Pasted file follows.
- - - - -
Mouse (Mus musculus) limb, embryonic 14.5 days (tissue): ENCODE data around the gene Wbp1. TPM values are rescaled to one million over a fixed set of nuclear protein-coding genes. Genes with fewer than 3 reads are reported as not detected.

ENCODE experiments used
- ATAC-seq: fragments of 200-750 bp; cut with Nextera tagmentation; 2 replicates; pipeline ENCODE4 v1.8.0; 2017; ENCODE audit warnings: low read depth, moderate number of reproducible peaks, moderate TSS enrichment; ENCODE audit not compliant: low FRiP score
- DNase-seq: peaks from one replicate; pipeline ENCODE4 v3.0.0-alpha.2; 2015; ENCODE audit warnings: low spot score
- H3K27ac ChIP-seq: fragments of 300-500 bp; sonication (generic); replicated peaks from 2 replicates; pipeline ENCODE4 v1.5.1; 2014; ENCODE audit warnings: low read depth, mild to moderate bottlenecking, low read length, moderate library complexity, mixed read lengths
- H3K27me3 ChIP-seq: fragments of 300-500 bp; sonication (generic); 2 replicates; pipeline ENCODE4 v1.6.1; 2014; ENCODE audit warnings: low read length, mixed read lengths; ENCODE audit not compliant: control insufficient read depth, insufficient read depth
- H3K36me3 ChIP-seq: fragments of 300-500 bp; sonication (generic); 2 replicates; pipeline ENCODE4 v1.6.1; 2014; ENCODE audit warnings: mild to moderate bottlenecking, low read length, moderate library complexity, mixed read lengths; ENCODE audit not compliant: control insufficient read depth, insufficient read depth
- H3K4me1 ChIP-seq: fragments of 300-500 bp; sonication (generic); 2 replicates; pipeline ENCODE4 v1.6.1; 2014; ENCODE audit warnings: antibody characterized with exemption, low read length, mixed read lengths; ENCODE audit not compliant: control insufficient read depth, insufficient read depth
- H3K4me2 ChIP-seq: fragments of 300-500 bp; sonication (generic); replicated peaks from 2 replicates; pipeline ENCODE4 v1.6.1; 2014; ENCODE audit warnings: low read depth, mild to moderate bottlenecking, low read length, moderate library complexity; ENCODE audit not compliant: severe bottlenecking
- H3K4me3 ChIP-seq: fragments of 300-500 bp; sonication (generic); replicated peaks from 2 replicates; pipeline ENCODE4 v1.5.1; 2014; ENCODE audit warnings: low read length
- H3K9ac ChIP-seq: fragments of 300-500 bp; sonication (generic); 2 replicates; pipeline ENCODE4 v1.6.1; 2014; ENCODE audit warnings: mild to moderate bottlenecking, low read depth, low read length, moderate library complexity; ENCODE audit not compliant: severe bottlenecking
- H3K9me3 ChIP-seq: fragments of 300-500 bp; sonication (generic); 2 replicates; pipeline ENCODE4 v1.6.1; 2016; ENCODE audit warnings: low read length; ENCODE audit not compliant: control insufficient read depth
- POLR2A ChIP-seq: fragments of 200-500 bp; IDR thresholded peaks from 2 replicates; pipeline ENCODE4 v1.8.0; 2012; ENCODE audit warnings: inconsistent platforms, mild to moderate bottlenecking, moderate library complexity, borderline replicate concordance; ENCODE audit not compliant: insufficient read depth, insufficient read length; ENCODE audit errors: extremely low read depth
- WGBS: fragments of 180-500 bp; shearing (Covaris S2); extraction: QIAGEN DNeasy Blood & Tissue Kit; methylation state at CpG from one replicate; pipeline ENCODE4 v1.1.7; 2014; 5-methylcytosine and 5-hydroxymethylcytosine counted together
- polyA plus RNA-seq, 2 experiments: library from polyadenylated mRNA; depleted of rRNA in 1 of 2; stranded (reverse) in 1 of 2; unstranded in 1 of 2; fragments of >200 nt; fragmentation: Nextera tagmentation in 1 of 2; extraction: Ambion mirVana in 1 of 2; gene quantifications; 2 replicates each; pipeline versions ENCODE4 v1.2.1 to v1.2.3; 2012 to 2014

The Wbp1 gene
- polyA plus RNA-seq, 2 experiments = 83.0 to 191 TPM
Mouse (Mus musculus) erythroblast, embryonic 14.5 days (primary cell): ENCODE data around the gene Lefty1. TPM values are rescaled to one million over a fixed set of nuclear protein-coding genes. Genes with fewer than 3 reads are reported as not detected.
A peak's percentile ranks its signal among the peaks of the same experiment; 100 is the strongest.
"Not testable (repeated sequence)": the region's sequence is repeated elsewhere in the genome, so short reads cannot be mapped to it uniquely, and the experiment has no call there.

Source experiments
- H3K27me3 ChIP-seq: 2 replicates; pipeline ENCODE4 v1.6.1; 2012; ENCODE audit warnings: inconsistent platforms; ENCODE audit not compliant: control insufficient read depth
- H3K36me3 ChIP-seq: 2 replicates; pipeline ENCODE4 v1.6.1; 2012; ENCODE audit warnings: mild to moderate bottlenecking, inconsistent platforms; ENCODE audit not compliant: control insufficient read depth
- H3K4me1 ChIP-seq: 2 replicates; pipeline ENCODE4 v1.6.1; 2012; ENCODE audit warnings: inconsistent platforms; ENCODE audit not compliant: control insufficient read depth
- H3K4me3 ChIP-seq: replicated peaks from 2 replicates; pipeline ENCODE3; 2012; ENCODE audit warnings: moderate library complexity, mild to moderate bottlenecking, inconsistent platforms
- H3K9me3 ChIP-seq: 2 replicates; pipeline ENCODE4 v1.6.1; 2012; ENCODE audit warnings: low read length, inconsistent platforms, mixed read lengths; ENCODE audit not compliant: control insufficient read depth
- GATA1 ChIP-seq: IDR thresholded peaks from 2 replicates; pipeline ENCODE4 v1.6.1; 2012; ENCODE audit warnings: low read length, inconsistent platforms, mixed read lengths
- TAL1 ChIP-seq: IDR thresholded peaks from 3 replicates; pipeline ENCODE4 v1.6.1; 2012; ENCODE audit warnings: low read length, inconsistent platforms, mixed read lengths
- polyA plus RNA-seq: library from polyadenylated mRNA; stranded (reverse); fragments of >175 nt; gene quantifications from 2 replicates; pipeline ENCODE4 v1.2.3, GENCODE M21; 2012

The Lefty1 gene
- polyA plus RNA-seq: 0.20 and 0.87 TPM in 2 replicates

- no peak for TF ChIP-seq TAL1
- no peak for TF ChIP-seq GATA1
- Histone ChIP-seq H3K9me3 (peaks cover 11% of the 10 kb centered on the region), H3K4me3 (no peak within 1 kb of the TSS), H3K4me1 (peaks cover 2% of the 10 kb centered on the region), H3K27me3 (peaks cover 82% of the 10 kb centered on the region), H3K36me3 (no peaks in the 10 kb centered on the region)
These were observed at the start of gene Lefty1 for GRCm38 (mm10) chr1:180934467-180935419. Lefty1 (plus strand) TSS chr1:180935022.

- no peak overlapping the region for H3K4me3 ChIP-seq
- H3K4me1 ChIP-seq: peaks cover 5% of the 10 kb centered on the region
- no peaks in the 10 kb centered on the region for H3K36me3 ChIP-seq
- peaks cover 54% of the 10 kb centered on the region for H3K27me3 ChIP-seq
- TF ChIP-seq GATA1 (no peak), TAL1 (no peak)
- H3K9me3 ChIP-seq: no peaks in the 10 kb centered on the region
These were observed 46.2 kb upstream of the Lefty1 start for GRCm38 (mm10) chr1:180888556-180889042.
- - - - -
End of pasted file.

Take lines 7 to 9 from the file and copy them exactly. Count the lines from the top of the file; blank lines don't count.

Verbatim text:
- H3K36me3 ChIP-seq: fragments of 300-500 bp; sonication (generic); 2 replicates; pipeline ENCODE4 v1.6.1; 2014; ENCODE audit warnings: mild to moderate bottlenecking, low read length, moderate library complexity, mixed read lengths; ENCODE audit not compliant: control insufficient read depth, insufficient read depth
- H3K4me1 ChIP-seq: fragments of 300-500 bp; sonication (generic); 2 replicates; pipeline ENCODE4 v1.6.1; 2014; ENCODE audit warnings: antibody characterized with exemption, low read length, mixed read lengths; ENCODE audit not compliant: control insufficient read depth, insufficient read depth
- H3K4me2 ChIP-seq: fragments of 300-500 bp; sonication (generic); replicated peaks from 2 replicates; pipeline ENCODE4 v1.6.1; 2014; ENCODE audit warnings: low read depth, mild to moderate bottlenecking, low read length, moderate library complexity; ENCODE audit not compliant: severe bottlenecking